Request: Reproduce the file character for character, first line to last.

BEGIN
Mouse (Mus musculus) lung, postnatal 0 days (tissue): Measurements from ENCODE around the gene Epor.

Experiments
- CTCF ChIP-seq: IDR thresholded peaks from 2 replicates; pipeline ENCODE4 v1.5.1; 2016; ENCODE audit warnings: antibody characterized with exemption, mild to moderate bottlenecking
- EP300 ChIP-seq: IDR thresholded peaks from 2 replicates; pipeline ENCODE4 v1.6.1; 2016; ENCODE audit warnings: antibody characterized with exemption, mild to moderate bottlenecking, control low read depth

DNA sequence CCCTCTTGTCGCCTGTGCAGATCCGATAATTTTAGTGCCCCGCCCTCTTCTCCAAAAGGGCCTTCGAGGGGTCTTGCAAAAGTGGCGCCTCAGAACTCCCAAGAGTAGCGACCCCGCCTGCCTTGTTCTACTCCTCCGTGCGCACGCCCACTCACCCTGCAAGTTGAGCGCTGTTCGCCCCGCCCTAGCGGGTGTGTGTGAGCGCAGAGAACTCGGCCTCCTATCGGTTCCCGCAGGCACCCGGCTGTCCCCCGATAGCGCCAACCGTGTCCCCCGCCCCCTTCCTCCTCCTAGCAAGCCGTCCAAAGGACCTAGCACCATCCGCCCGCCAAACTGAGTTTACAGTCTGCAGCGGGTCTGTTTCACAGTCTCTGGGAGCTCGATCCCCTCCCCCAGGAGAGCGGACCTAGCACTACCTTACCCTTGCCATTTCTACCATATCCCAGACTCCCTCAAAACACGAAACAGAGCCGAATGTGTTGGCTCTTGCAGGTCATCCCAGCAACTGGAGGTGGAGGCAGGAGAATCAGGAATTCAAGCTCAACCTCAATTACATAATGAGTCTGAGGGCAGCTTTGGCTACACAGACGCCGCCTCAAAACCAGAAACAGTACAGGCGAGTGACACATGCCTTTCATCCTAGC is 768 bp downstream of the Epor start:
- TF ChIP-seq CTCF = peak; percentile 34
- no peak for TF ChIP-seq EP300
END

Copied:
Mouse (Mus musculus) lung, postnatal 0 days (tissue): Measurements from ENCODE around the gene Epor.

Experiments
- CTCF ChIP-seq: IDR thresholded peaks from 2 replicates; pipeline ENCODE4 v1.5.1; 2016; ENCODE audit warnings: antibody characterized with exemption, mild to moderate bottlenecking
- EP300 ChIP-seq: IDR thresholded peaks from 2 replicates; pipeline ENCODE4 v1.6.1; 2016; ENCODE audit warnings: antibody characterized with exemption, mild to moderate bottlenecking, control low read depth

DNA sequence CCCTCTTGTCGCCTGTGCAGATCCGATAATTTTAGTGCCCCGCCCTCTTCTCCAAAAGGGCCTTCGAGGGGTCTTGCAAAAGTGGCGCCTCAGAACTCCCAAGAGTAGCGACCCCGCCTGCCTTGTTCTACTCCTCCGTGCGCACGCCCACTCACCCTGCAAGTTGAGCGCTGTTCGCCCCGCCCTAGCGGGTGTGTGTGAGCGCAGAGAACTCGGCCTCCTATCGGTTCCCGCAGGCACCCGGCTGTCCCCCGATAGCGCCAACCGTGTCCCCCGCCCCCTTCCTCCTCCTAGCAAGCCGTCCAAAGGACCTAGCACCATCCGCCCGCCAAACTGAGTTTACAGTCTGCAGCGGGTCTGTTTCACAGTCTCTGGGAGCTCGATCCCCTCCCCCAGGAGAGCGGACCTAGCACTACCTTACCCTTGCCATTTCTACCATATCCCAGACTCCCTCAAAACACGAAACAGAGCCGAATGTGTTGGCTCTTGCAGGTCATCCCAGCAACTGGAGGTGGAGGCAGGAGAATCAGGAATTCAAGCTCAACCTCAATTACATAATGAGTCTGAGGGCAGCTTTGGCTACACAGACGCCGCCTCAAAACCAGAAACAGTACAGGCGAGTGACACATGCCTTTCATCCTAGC is 768 bp downstream of the Epor start:
- TF ChIP-seq CTCF = peak; percentile 34
- no peak for TF ChIP-seq EP300